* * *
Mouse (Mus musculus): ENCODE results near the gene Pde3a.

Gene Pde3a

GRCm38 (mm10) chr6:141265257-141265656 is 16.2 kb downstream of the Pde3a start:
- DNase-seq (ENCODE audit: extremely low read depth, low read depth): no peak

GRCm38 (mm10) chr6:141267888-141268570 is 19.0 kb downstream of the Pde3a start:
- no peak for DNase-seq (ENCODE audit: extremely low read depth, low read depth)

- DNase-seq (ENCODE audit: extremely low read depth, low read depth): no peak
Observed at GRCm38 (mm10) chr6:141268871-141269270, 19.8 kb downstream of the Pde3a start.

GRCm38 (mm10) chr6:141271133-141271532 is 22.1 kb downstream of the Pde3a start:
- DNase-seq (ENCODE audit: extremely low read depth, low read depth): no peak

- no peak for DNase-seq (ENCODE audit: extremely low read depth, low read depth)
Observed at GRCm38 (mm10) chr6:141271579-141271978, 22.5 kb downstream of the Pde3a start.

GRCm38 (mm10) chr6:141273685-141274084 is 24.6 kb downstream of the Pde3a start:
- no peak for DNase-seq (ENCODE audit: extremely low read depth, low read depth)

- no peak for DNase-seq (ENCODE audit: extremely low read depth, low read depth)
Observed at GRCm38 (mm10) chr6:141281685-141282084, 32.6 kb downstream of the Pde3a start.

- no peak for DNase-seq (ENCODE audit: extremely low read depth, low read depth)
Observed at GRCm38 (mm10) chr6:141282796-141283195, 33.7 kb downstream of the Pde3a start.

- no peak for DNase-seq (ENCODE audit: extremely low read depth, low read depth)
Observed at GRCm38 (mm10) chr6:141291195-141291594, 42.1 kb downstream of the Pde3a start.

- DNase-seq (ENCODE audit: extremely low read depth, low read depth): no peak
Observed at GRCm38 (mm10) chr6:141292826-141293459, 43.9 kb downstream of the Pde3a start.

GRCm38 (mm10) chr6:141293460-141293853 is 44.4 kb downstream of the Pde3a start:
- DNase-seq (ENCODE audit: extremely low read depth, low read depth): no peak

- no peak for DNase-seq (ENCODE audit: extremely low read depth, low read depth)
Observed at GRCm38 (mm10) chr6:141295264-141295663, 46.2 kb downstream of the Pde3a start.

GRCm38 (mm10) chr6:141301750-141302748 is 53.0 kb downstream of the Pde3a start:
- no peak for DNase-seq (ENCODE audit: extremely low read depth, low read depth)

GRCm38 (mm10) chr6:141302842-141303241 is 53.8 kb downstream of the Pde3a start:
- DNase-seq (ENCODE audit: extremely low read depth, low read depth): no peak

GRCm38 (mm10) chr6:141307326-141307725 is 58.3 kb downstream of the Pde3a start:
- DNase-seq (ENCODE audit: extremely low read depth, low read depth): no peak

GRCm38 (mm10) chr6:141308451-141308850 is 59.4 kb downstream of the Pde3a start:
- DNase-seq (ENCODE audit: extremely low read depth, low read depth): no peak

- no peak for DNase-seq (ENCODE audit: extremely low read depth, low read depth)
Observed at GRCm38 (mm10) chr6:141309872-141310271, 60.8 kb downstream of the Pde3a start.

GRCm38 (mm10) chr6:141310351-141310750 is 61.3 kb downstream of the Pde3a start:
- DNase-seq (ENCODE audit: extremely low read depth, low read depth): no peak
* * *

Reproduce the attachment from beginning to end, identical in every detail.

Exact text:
Mouse (Mus musculus): ENCODE results near the gene Pde3a.

Gene Pde3a

GRCm38 (mm10) chr6:141265257-141265656 is 16.2 kb downstream of the Pde3a start:
- DNase-seq (ENCODE audit: extremely low read depth, low read depth): no peak

GRCm38 (mm10) chr6:141267888-141268570 is 19.0 kb downstream of the Pde3a start:
- no peak for DNase-seq (ENCODE audit: extremely low read depth, low read depth)

- DNase-seq (ENCODE audit: extremely low read depth, low read depth): no peak
Observed at GRCm38 (mm10) chr6:141268871-141269270, 19.8 kb downstream of the Pde3a start.

GRCm38 (mm10) chr6:141271133-141271532 is 22.1 kb downstream of the Pde3a start:
- DNase-seq (ENCODE audit: extremely low read depth, low read depth): no peak

- no peak for DNase-seq (ENCODE audit: extremely low read depth, low read depth)
Observed at GRCm38 (mm10) chr6:141271579-141271978, 22.5 kb downstream of the Pde3a start.

GRCm38 (mm10) chr6:141273685-141274084 is 24.6 kb downstream of the Pde3a start:
- no peak for DNase-seq (ENCODE audit: extremely low read depth, low read depth)

- no peak for DNase-seq (ENCODE audit: extremely low read depth, low read depth)
Observed at GRCm38 (mm10) chr6:141281685-141282084, 32.6 kb downstream of the Pde3a start.

- no peak for DNase-seq (ENCODE audit: extremely low read depth, low read depth)
Observed at GRCm38 (mm10) chr6:141282796-141283195, 33.7 kb downstream of the Pde3a start.

- no peak for DNase-seq (ENCODE audit: extremely low read depth, low read depth)
Observed at GRCm38 (mm10) chr6:141291195-141291594, 42.1 kb downstream of the Pde3a start.

- DNase-seq (ENCODE audit: extremely low read depth, low read depth): no peak
Observed at GRCm38 (mm10) chr6:141292826-141293459, 43.9 kb downstream of the Pde3a start.

GRCm38 (mm10) chr6:141293460-141293853 is 44.4 kb downstream of the Pde3a start:
- DNase-seq (ENCODE audit: extremely low read depth, low read depth): no peak

- no peak for DNase-seq (ENCODE audit: extremely low read depth, low read depth)
Observed at GRCm38 (mm10) chr6:141295264-141295663, 46.2 kb downstream of the Pde3a start.

GRCm38 (mm10) chr6:141301750-141302748 is 53.0 kb downstream of the Pde3a start:
- no peak for DNase-seq (ENCODE audit: extremely low read depth, low read depth)

GRCm38 (mm10) chr6:141302842-141303241 is 53.8 kb downstream of the Pde3a start:
- DNase-seq (ENCODE audit: extremely low read depth, low read depth): no peak

GRCm38 (mm10) chr6:141307326-141307725 is 58.3 kb downstream of the Pde3a start:
- DNase-seq (ENCODE audit: extremely low read depth, low read depth): no peak

GRCm38 (mm10) chr6:141308451-141308850 is 59.4 kb downstream of the Pde3a start:
- DNase-seq (ENCODE audit: extremely low read depth, low read depth): no peak

- no peak for DNase-seq (ENCODE audit: extremely low read depth, low read depth)
Observed at GRCm38 (mm10) chr6:141309872-141310271, 60.8 kb downstream of the Pde3a start.

GRCm38 (mm10) chr6:141310351-141310750 is 61.3 kb downstream of the Pde3a start:
- DNase-seq (ENCODE audit: extremely low read depth, low read depth): no peak